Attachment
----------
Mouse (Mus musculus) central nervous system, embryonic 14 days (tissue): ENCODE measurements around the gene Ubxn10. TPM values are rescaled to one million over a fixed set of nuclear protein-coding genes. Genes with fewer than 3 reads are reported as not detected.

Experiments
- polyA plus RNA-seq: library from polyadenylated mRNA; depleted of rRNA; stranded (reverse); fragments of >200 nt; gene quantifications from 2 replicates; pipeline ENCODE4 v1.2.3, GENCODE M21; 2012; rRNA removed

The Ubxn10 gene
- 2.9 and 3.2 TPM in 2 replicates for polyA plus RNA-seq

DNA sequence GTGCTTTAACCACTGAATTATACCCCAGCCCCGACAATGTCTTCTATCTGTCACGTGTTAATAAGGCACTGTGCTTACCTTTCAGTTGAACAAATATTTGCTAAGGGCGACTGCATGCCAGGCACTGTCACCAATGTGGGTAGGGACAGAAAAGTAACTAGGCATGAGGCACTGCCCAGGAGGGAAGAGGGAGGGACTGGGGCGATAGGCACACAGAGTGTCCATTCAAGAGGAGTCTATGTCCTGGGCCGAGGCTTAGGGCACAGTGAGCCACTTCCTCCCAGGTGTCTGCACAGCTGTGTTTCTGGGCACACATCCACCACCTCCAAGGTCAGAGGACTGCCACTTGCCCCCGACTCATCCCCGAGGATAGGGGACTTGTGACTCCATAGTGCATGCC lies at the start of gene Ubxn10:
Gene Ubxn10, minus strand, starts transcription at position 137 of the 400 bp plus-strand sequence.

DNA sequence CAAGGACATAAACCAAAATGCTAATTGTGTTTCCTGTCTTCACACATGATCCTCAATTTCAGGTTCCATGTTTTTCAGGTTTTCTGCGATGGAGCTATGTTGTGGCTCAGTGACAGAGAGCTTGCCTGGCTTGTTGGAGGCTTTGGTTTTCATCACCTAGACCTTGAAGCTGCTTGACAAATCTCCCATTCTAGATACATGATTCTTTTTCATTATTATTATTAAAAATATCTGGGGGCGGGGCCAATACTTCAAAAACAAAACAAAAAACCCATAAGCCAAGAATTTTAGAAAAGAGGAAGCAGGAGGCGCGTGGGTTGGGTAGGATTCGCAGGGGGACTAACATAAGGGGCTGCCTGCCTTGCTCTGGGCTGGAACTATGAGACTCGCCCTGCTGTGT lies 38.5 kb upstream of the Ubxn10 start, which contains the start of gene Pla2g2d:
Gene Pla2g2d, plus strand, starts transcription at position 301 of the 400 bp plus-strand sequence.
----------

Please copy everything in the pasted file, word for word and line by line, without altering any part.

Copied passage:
Mouse (Mus musculus) central nervous system, embryonic 14 days (tissue): ENCODE measurements around the gene Ubxn10. TPM values are rescaled to one million over a fixed set of nuclear protein-coding genes. Genes with fewer than 3 reads are reported as not detected.

Experiments
- polyA plus RNA-seq: library from polyadenylated mRNA; depleted of rRNA; stranded (reverse); fragments of >200 nt; gene quantifications from 2 replicates; pipeline ENCODE4 v1.2.3, GENCODE M21; 2012; rRNA removed

The Ubxn10 gene
- 2.9 and 3.2 TPM in 2 replicates for polyA plus RNA-seq

DNA sequence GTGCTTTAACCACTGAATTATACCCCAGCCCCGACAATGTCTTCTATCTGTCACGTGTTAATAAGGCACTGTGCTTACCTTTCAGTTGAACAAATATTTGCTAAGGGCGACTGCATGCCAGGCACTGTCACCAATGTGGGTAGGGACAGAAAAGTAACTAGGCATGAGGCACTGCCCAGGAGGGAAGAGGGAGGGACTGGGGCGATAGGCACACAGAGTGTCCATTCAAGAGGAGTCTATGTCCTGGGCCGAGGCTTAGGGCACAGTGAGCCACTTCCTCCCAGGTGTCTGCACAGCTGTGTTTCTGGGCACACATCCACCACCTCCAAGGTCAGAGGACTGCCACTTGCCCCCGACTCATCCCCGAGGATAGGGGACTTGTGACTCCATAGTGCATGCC lies at the start of gene Ubxn10:
Gene Ubxn10, minus strand, starts transcription at position 137 of the 400 bp plus-strand sequence.

DNA sequence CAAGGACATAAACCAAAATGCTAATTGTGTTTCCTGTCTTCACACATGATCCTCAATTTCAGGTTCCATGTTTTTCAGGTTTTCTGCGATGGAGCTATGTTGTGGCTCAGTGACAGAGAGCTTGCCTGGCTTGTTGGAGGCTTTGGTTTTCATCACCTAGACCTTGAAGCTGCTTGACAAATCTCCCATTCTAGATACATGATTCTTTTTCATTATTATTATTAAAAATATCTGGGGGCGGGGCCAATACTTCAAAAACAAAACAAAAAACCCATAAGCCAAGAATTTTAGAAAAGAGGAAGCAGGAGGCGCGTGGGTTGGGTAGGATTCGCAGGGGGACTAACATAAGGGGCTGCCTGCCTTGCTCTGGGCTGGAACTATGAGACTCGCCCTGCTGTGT lies 38.5 kb upstream of the Ubxn10 start, which contains the start of gene Pla2g2d:
Gene Pla2g2d, plus strand, starts transcription at position 301 of the 400 bp plus-strand sequence.